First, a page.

The Listening Sea
22 feet by five oil on canvas
In January of this year, I received an email from Matthew Lanyon inviting me to write something about his work. I knew neither him nor the work, but when he described how he went in to purdah for a year or so to produce a single big painting, and how the current one measured 22 feet by 5, I wrote back at once: I could visit him in early February.
His reply came arranged in short lines, giving it the appearance and rhythm of free verse:
thanks your swift
The attachment was headed ‘fairly useful map’, and as I squinted to read the scanned image, I found myself pulled into a hand-drawn odyssey around the hinterland between St Ives and Penzance. The coast was an exuberant freehand frame and each little track and road was marked either ‘yes’ or ‘no’, as if they were choices on a Bunyanesque adventure. This was Matthew Lanyon country.
In the end I had to postpone the February meeting but that only meant a prolonging of his wonderful emails - dry pithy declarations and brief narratives, glimpses of the wide-ranging world he inhabits and from where his work comes. In one he told the story of how, years ago, he’d bought a great batch of binder twine at a farm sale, but then couldn’t work out what to do with it:
‘I wrote to NASA with a project to
take a roll of the stuff up in space
have an astronaut chuck it out the back door
remembering, like I don’t mostly
to tie the end off, imagine ariadne’d…
now, each of these rolls is about
two thousand feet long and
according to newton
one will go on unravelling, after a suitable shove
in one long beautiful straight line
out in space until it gets to
the end of its end of
NASA thanked him, he said, and told him they’d keep the idea on file ‘just in case’.
So on a damp March day, I printed out the ‘fairly useful map’ and drove west, crawling through the mist of west Penwith to the end of the end lane. Matthew was there in his granite cottage, his face full of smiles and good humour, and topped by an impressive set of curls. He was wearing a blue boiler suit lined with red quilt. He had the large hands and physique of a man built to forge something new from the world’s raw materials.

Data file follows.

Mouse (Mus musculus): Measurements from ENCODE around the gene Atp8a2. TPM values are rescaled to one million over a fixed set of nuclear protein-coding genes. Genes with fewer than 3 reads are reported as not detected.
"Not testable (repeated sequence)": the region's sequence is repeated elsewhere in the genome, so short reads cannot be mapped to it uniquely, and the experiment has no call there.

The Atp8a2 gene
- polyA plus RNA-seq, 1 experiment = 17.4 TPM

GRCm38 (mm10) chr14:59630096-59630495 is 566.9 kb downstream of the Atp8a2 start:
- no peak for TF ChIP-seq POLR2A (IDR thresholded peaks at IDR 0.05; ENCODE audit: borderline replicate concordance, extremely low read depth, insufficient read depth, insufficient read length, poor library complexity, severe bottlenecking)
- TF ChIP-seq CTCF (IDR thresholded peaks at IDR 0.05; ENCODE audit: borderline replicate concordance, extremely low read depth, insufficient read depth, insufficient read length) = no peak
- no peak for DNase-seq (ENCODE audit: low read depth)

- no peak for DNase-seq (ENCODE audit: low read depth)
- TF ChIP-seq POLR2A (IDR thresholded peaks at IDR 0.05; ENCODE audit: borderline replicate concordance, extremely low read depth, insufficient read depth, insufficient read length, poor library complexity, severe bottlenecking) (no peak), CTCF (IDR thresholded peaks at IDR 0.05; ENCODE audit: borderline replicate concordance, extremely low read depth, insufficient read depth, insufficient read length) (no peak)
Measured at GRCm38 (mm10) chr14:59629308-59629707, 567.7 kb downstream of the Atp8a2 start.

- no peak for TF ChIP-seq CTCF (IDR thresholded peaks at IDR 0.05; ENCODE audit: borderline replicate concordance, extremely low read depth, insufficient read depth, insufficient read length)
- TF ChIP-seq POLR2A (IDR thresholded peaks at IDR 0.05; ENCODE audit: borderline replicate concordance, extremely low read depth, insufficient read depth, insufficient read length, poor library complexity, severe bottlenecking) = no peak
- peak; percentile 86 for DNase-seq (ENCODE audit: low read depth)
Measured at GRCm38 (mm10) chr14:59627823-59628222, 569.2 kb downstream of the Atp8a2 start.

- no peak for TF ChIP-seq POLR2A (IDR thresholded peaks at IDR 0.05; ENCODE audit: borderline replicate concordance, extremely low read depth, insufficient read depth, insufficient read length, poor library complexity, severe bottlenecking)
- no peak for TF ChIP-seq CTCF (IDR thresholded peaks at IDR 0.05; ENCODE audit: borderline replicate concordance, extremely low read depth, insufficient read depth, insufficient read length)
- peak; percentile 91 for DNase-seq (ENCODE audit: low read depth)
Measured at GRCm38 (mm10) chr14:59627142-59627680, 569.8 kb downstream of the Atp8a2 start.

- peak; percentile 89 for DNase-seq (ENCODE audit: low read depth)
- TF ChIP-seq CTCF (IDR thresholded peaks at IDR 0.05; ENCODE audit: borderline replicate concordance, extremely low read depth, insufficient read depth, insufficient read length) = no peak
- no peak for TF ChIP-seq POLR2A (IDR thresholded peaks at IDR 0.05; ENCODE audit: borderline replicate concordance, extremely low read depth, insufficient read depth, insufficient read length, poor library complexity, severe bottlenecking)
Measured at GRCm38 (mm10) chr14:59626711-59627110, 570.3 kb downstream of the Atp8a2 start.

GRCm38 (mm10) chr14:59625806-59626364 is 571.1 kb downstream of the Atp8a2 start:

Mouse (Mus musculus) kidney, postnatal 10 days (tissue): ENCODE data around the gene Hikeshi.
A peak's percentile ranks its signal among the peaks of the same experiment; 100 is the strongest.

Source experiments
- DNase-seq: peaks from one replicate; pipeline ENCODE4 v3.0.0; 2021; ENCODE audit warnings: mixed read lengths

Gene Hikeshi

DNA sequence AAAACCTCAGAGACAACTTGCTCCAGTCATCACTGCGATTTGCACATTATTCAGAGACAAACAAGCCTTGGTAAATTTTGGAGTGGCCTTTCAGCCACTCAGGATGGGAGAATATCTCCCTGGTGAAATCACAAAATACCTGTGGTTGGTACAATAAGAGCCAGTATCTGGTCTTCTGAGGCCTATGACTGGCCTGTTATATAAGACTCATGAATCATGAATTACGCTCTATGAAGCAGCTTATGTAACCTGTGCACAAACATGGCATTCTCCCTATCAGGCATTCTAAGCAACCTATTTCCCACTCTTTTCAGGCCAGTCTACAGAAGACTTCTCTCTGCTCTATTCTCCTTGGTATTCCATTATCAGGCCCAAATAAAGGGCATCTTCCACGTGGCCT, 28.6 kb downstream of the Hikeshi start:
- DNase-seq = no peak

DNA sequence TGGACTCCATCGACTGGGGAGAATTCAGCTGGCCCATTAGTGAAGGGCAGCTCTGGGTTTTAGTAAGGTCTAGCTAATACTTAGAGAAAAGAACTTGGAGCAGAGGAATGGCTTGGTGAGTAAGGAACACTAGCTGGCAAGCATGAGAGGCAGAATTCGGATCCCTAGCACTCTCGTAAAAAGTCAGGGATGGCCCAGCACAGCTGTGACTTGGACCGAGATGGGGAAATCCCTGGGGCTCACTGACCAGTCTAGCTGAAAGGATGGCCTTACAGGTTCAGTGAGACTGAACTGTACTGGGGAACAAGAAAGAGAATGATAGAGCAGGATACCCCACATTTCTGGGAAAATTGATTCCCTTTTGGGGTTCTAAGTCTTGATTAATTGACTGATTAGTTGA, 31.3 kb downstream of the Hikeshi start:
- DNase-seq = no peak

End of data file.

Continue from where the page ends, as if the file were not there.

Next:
Until he took up painting in the late 1980s, Lanyon had worked in the building trade and as we walked through a lean-to at the back of the cottage, we passed benches full of tools and materials. In the roof was a stack of 9x3 Douglas fir for making frames.
The garden itself was a collection of clapboard sheds and workshops. Each was a cluttered showcase of his years as an artist - as if once he’d exhausted the capacity of one, he moved on to start filling the next. In the first were examples of a series of works from a few years ago when he took dozens of tiny homoeopathic remedy bottles, filled them with placebos and wrote on their labels snatches of thought and overheard conversation: ‘better ancestors’ or ‘It’s collage Jim, but not as we know it’ or simply ‘I’m out’.
In the next shed were some of his larger paintings laid out flat on a specially built platform. Climbing a set of step-ladders, I gazed down on Spiral Form. Matthew explained the image, calling out from across the room. It was based on a small drawing of his father’s, from which Matthew had constructed a geometric image of west Penwith and the alignment of Mount’s Bay with the rising sun. Gingerly I reached the top step and took in the bird-s eye view.
‘I love ladders,’ shouted Matthew. ‘My accountant asked me why I needed to buy eight ladders in one year. To look at paintings, I told him.’
And so to the last studio and The Listening Sea, this year’s mega-painting. It was fixed to one wall, seven yards of image in his crisp, trademark palette and semi-abstract swirl of shapes and textures. Striding along it, standing back, going in close to read his notes scribbled around its edge, a web of narrative began to emerge – of the ‘gentry coming down the line’ to St Ives station, a ‘bull reading text’, ‘Trencrom Hill in the snow’ and a woman in the tower of Godrevy lighthouse holding one end of a hammock.
Pervading them all were the particularities of west Cornwall and the experience of it – the Camborne-Redruth by-pass at night (a series of red dots of brake lights strung ogham-like along a line) or ‘sunrise over Godolphin on 22 February’ or simply ‘Perranporth airfield’ – Perranporth, where Matthew’s father Peter learned to fly gliders, a pursuit that led to his sudden death when Matthew was just thirteen.
The painting had been an exhausting process, and beside the great animate expanse of canvas, Matthew himself looked diminished. It was as if something of his vigour had been transferred to the painting.
Outside the mist had set in more closely, a formless mantle of greyish-white that had been gently coaxing the garden away from the fixed earth as we stood in the studio. Crossing the ground at our feet was a row of cat’s eyes, as if we stood on a length of abandoned road. Matthew rediscovered his energy in explaining them – picking out an alignment of the sun’s rising over Trencrom Hill on the summer solstice.
‘There – and there.’ He chopped the air precisely, swivelling through one hundred and eighty degrees. ‘North-east and south-west.’
And his large maker’s hand was suspended there for a moment, a cutting-tool powered by the great whirring engine of his thought, a blade pointing out into the blank ambiguity of the mist.
Philip Marsden. July 2015